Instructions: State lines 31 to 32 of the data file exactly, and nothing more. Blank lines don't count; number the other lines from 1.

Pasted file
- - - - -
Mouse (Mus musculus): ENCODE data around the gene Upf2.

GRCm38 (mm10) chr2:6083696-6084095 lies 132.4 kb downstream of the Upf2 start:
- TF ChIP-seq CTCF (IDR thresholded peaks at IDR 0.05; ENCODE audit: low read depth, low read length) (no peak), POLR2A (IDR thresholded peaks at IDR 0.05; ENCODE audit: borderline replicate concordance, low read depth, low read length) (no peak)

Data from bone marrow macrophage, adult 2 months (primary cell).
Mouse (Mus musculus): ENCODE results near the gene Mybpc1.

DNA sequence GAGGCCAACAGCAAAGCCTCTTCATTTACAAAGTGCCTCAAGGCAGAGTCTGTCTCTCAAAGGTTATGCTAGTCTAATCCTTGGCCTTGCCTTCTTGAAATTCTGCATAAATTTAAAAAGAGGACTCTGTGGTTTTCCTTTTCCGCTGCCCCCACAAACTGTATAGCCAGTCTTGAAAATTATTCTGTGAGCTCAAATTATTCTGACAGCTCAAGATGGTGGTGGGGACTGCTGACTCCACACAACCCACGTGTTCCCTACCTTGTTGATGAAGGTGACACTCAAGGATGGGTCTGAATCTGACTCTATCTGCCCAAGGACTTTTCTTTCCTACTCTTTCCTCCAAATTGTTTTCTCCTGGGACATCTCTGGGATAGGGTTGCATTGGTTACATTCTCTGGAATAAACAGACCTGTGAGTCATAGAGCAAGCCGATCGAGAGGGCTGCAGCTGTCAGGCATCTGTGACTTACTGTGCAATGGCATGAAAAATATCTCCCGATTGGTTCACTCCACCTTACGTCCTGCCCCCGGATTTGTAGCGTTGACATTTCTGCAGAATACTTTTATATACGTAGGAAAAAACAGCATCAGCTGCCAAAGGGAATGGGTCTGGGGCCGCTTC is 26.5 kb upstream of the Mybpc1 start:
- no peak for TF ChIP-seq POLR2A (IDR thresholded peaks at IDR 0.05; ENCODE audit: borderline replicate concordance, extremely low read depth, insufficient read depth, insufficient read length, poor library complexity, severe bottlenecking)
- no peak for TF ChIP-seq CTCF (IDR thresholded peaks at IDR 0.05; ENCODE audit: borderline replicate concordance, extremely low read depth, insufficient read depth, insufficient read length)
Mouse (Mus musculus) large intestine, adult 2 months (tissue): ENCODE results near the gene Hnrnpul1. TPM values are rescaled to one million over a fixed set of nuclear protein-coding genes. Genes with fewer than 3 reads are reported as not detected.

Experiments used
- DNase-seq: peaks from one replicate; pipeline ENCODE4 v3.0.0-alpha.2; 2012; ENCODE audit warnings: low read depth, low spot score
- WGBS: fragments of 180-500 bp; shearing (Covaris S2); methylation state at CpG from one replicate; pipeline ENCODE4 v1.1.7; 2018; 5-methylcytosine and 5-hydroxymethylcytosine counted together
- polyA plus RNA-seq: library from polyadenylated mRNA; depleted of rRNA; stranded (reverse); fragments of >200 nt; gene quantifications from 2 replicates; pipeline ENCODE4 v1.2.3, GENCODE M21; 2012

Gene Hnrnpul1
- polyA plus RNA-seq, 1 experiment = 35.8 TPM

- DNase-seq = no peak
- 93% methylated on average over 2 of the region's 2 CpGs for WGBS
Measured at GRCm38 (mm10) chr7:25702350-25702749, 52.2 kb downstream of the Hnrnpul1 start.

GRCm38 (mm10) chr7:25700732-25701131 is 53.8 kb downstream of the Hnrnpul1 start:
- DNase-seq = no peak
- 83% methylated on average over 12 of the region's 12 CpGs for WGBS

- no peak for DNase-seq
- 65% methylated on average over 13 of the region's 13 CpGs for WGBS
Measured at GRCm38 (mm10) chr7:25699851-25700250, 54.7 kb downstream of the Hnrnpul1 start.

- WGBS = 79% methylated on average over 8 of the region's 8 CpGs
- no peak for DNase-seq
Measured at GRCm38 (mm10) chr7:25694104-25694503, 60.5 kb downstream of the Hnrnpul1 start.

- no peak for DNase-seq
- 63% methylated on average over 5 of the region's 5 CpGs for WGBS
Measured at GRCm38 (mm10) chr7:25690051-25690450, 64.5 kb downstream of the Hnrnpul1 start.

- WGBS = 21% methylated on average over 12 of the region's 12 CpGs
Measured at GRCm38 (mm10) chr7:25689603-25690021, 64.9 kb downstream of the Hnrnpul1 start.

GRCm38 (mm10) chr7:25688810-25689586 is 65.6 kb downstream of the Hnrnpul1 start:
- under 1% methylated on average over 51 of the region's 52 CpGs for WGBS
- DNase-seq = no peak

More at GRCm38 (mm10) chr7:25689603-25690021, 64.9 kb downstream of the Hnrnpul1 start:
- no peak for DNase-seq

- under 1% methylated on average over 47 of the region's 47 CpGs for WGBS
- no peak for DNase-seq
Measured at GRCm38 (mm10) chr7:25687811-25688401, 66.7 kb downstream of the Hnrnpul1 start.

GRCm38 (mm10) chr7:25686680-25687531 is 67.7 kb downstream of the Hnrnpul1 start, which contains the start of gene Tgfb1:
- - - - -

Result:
- WGBS = 21% methylated on average over 12 of the region's 12 CpGs
Measured at GRCm38 (mm10) chr7:25689603-25690021, 64.9 kb downstream of the Hnrnpul1 start.